Hours before the official launch of Virginia Tech's most ambitious fundraising campaign to date, the extraordinary generosity of longtime supporters Garnett and Patsy Smith will be highlighted at a ceremony naming the university's Career Services Building in their honor.

The Garnett E. and Patsy T. Smith Career Center plaque will be unveiled Saturday, Oct. 20 at 10:30 a.m. at the building, located at the corner of Washington Street and West Campus Drive. The Smiths, who have committed more than $10 million to The Campaign for Virginia Tech: Invent the Future, will be present along with other major donors later in the evening at the official campaign kickoff ceremony. That ceremony starts at 6 p.m. in a 26,000 square foot tent outside the Holtzman Alumni Center.

Garnett Smith is a Southwest Virginia native who in 2000 retired as CEO of Advance Auto Parts. Neither he nor his wife Patsy attended Virginia Tech, but, recognizing its importance in the region, they have supported numerous university initiatives with endowments, including the Art Museum of Western Virginia, the College of Veterinary Medicine, the Equine Medical Center, the Skelton 4-H Center at Smith Mountain Lake, University Libraries, Virginia Tech Athletics, and the President’s Discovery Fund, a pool of unrestricted funds.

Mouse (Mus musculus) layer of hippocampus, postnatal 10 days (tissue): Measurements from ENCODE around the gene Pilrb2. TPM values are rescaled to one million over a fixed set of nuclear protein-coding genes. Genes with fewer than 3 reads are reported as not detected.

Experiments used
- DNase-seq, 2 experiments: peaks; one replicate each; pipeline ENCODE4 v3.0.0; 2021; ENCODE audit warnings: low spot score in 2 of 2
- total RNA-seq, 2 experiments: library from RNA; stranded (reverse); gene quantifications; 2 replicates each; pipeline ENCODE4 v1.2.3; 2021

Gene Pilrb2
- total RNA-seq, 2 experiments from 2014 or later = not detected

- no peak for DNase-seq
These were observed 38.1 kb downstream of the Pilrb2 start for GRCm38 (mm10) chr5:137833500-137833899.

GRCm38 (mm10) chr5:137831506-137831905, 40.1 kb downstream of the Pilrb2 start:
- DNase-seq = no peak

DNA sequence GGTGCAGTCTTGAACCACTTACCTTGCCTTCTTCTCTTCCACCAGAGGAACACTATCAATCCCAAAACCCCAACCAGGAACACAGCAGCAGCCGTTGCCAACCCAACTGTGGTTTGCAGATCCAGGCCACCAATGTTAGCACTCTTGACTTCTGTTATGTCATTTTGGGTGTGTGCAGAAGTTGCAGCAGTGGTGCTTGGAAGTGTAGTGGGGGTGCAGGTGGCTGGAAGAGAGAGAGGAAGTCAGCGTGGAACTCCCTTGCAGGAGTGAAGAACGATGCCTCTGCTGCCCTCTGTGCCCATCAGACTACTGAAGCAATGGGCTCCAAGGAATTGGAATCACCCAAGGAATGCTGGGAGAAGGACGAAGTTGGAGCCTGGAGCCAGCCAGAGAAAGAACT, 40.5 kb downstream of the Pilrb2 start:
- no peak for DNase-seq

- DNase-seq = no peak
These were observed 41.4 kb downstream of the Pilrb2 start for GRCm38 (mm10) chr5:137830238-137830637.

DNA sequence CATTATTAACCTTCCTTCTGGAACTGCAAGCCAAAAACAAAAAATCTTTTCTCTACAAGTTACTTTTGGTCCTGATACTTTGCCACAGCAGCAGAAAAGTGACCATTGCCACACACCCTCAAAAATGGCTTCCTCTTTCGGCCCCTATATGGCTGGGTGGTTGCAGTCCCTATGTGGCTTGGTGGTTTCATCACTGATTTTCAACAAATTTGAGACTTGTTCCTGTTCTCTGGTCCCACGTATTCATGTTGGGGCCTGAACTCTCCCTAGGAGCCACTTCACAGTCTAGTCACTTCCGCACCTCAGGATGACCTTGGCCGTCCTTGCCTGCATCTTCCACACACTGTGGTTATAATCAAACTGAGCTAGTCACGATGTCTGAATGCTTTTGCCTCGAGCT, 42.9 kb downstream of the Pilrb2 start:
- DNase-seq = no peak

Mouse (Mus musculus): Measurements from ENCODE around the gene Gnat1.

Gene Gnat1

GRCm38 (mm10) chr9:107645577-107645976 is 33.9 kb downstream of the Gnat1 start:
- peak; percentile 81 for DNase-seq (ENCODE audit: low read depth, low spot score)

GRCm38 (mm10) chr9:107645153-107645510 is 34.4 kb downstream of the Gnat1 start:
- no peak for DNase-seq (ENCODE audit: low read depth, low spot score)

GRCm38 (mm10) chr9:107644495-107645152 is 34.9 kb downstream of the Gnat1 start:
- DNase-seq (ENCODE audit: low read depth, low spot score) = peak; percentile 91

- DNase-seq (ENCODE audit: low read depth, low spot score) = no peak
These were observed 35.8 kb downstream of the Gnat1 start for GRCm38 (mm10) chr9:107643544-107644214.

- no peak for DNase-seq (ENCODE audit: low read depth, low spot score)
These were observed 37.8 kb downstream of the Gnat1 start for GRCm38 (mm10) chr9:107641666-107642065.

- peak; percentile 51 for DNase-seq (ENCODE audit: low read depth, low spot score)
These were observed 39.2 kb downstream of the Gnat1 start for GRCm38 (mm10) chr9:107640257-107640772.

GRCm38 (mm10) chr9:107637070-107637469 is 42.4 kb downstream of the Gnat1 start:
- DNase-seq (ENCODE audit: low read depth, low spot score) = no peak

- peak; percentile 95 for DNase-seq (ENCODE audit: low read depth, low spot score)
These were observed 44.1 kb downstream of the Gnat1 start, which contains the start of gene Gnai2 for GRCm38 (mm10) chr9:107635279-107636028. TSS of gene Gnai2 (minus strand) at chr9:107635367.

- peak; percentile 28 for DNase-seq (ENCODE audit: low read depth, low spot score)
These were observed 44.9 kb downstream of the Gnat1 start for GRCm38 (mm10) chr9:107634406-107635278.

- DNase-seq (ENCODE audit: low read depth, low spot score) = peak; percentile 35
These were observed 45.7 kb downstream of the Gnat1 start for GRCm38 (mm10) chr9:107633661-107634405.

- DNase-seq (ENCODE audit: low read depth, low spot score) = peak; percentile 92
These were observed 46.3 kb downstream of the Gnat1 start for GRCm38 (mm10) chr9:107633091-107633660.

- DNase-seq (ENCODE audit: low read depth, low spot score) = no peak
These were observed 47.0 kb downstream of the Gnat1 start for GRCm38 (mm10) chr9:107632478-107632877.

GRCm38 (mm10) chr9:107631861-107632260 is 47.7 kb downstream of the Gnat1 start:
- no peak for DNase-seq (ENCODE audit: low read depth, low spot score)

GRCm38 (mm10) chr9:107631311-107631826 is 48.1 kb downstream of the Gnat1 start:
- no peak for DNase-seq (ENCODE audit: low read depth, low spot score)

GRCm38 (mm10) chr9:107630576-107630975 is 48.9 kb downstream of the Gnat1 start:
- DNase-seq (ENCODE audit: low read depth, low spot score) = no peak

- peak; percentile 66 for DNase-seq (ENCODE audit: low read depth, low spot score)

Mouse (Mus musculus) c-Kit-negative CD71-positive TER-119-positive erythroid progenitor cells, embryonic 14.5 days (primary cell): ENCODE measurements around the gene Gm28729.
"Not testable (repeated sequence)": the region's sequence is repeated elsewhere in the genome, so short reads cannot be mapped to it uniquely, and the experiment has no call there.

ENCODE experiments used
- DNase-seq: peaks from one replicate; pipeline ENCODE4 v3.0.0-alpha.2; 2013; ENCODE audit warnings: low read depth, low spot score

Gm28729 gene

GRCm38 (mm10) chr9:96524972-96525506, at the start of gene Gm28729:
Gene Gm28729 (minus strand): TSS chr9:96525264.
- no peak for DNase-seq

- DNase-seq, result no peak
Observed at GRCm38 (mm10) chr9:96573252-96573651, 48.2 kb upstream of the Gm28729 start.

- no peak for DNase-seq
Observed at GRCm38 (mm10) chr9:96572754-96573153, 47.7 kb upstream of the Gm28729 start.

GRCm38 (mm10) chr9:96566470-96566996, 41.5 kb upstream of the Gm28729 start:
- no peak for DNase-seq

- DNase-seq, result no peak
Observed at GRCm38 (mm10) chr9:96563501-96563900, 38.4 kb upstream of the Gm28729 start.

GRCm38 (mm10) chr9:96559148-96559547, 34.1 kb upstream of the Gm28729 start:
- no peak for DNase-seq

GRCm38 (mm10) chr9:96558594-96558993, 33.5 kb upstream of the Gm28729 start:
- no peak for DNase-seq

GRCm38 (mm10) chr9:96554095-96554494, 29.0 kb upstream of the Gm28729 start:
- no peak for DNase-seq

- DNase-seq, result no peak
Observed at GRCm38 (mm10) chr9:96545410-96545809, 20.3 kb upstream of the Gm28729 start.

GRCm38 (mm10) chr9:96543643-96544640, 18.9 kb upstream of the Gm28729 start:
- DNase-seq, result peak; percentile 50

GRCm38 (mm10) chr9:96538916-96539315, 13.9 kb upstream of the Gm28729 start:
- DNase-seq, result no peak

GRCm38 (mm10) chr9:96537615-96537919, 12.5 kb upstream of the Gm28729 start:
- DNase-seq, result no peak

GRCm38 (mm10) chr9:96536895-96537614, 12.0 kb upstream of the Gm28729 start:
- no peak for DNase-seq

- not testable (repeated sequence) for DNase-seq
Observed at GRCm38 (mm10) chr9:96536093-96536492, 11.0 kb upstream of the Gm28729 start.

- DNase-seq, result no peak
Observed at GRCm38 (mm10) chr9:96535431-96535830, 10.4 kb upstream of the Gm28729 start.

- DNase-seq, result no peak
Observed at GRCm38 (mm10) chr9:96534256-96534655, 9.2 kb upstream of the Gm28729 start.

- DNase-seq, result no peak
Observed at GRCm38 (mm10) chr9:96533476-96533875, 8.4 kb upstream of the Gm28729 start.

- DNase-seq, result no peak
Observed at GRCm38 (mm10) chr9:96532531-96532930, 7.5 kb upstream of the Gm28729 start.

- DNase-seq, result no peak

The financial goal of The Campaign for Virginia Tech: Invent the Future will be considerably greater than any campaign ever launched by the university. The campaign comes in a period of increased competition among universities, private and public, to distinguish themselves in both research and teaching. In this environment, private donations often provide the margin of excellence that allows top-tier universities to stand out.

Heading into the public phase of its campaign, Virginia Tech has been able to set an unprecedented goal for itself, largely because of the success of the quiet phase of the campaign, launched in July 2003. During that phase major donors such as the Smiths have committed considerable support.

Founded in 1872 as a land-grant college, Virginia Tech is the most comprehensive university in the Commonwealth of Virginia and is among the top research universities in the nation. Today, Virginia Tech’s eight colleges are dedicated to quality, innovation, and results through teaching, research, and outreach activities. At its 2,600-acre main campus located in Blacksburg and other campus centers in Northern Virginia, Southwest Virginia, Hampton Roads, Richmond, and Roanoke, Virginia Tech enrolls more than 28,000 undergraduate and graduate students from all 50 states and more than 100 countries in 180 academic degree programs.